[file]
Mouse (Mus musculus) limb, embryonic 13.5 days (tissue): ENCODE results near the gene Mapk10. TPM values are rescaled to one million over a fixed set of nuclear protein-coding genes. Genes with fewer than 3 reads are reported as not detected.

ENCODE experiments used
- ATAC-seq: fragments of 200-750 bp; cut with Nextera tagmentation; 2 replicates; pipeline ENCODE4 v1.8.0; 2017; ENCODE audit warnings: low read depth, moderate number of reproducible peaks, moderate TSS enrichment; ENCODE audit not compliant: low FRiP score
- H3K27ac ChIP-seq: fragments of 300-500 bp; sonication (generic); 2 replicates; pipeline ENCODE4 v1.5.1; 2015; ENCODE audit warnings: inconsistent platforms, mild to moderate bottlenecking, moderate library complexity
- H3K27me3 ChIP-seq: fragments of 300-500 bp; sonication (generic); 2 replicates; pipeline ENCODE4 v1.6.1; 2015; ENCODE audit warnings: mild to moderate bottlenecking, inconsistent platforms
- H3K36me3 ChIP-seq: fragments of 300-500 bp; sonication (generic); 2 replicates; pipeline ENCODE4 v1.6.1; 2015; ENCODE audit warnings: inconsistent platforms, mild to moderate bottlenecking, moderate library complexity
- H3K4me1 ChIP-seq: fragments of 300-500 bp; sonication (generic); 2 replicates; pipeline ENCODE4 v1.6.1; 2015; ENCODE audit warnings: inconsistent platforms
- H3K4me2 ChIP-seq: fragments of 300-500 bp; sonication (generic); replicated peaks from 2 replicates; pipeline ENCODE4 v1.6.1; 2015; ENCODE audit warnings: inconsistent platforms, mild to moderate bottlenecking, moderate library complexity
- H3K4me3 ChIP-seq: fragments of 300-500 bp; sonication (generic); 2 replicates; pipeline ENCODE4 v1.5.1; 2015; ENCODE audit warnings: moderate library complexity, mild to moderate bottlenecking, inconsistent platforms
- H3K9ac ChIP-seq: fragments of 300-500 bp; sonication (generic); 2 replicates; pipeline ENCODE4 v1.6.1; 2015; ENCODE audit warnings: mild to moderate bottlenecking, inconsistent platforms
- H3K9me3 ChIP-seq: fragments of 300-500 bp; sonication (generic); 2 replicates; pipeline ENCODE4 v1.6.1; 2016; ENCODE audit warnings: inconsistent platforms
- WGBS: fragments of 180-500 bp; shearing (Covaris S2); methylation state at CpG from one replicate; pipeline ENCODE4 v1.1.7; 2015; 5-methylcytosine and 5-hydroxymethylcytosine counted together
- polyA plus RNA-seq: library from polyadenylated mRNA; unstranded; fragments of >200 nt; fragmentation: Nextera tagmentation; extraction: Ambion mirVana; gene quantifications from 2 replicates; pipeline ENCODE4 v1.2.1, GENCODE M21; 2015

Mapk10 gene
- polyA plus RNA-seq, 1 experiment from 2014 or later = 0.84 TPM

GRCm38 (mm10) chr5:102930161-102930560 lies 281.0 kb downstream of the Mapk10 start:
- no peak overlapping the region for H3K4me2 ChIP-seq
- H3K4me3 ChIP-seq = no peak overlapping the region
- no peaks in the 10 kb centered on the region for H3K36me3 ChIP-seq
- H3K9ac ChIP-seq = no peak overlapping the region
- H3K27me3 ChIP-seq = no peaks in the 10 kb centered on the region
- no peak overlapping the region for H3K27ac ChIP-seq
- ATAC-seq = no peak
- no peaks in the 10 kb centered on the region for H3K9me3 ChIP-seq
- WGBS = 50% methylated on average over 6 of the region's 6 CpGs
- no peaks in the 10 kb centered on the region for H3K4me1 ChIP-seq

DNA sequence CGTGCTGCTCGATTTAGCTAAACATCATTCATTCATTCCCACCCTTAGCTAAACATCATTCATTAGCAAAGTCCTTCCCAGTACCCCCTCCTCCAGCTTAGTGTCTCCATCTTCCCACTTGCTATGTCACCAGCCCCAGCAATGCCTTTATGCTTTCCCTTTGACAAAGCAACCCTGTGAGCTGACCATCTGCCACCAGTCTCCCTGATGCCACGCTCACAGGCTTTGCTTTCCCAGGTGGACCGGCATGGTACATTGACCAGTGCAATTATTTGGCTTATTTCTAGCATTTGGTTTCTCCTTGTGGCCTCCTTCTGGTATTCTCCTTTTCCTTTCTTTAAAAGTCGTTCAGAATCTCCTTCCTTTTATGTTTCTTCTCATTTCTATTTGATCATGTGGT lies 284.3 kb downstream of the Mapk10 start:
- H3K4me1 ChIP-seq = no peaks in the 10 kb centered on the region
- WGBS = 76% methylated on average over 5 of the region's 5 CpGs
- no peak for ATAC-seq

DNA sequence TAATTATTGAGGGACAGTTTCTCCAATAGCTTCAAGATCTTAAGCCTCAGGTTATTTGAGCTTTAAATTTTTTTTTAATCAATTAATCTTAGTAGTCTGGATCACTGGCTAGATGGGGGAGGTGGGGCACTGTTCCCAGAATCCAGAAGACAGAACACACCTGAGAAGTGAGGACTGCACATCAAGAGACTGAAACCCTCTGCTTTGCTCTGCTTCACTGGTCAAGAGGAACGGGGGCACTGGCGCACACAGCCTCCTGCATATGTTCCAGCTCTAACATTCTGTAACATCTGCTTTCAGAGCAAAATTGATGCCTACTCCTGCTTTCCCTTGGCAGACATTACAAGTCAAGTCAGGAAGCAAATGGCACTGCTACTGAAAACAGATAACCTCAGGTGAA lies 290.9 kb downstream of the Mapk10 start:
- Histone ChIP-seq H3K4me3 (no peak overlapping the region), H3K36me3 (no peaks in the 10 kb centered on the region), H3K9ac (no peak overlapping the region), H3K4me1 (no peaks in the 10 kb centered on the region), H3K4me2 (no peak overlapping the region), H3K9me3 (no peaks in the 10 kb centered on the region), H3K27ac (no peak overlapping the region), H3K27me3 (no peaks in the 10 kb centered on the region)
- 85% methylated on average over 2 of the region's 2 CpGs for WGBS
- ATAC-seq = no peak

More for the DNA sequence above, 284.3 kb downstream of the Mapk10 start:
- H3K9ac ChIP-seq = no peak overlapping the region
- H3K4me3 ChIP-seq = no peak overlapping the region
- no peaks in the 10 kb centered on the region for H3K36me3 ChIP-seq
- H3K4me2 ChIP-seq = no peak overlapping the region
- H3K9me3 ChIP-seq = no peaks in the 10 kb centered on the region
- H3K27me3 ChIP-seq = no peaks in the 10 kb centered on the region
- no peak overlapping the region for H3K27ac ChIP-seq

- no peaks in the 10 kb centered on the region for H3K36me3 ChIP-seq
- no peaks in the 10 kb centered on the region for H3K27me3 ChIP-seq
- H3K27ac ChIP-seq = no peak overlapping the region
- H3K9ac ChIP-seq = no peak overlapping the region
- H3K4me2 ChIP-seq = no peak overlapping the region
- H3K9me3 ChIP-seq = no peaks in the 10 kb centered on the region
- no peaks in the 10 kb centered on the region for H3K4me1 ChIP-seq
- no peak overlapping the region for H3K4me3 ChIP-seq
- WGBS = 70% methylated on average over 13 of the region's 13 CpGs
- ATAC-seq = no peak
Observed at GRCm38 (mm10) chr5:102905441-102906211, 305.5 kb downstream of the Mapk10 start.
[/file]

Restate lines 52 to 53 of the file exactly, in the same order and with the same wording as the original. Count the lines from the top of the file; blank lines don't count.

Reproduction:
- ATAC-seq = no peak
Observed at GRCm38 (mm10) chr5:102905441-102906211, 305.5 kb downstream of the Mapk10 start.